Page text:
We have had one swoop down really low over our home and then look down at us just before it took off back into the air to start moving lazily upwards on the thermals around here.

The other day we watched one for ages flying over our house, looking for tucker, most likely, but it’s sitll an awesome spectacle. And as it started to move up again on the thermals, it was joined by a second one.

Luckily, wedge-tailed eages on the Australian mainland are not an endangered species, although their situation in Tasmanis a bit rocky.

Quite a few years ago I was driving in the north-west of Western Australia when my friend suddenly slowed his huge, solid 4-wheel drive vehicle (SUV). I asked him what was going on and he pointed out a wedgie on the side of the road ahead, feeding on a dead ‘roo which had been hit and killed by a car. These huge birds have no fear of predators so if they see a vehicle approaching them fast, they regard it as an enemy coming to nick their tucker, so they attack the car. Trouble is, it kills the eagle and causes a lot of damage to the car too. So canny drivers creep past wedgies by the side of the road with all due respect ot these magnificent creatures.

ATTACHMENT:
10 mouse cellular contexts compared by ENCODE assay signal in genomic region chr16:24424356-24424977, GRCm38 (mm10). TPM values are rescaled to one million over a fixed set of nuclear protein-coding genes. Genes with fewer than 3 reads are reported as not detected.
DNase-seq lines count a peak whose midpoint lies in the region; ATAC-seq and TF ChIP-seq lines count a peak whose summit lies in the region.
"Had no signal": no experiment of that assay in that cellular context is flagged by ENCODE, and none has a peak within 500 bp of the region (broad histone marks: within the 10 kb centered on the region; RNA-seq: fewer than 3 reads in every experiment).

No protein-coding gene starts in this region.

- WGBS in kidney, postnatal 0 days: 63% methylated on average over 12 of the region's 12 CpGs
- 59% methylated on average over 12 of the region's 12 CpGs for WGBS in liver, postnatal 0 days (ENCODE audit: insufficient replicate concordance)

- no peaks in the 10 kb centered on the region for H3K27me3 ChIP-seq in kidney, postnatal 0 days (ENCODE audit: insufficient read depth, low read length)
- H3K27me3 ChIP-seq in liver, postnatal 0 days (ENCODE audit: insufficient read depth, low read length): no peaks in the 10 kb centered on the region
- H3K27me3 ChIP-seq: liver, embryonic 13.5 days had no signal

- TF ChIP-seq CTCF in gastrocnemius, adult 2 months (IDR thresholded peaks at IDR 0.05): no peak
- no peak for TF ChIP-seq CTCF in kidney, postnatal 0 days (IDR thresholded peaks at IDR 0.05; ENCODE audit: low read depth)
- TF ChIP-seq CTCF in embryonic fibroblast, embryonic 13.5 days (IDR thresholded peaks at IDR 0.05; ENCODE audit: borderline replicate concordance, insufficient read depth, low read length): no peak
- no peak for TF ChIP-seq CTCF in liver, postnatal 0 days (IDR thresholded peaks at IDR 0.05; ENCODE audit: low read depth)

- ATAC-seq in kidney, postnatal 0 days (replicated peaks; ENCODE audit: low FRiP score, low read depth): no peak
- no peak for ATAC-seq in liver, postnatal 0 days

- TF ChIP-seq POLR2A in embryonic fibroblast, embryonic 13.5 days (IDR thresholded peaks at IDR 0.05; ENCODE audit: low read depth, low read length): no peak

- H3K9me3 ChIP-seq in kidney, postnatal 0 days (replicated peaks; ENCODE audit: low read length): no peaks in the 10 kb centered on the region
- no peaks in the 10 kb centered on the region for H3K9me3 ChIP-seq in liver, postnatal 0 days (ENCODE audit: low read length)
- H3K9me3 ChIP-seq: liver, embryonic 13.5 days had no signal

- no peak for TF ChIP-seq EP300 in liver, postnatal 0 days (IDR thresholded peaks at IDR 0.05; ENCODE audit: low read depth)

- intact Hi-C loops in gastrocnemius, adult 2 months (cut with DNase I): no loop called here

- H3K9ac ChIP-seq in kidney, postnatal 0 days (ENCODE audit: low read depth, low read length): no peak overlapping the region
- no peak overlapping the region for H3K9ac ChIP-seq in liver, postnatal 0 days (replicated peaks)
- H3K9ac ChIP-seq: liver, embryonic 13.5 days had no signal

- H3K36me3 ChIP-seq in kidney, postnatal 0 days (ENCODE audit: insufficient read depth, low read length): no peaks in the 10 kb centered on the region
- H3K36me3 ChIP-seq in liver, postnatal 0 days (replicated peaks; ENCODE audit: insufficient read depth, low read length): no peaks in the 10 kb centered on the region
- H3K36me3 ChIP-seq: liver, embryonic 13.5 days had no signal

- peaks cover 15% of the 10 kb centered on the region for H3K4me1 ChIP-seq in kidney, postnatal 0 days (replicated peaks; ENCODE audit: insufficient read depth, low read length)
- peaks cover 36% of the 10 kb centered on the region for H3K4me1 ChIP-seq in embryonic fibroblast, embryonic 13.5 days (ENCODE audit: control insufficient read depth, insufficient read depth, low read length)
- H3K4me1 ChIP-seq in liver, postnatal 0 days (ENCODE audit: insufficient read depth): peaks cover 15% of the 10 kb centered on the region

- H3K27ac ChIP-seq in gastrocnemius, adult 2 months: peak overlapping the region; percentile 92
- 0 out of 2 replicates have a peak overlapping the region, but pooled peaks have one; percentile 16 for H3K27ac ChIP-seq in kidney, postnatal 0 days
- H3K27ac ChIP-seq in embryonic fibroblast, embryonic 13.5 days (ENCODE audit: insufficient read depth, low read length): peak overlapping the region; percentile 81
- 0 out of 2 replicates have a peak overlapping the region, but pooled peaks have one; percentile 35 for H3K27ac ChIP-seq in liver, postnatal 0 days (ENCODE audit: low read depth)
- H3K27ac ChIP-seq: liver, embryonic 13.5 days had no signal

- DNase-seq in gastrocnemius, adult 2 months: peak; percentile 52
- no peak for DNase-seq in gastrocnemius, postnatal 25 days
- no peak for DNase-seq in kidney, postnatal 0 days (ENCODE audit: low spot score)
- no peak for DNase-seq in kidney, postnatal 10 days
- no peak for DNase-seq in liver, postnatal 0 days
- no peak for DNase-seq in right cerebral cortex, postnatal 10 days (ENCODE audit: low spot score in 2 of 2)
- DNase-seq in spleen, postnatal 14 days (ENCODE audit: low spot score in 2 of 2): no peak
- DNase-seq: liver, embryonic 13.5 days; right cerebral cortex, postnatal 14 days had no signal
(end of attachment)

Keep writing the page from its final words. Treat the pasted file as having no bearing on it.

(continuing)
I know that, as we passed this particular eagle, it was one of the highlight experiences of my life to be eyeballing this arrogant, powerful bird which showed no fear whatsoever as we drove past.

Interestingly, we have found that seeing an eagle usually means we do a bit of travelling but I do have to say most sincerely – having only been in this lovely home in Paradise since December last year, I really don’t want anything to do with moving home for a fairly long time, lolol.

>Monster Worms!


No, you haven’t misread the title, folks. This is a rave about the monster worms which inhabit our garden, the largest we’ve ever seen.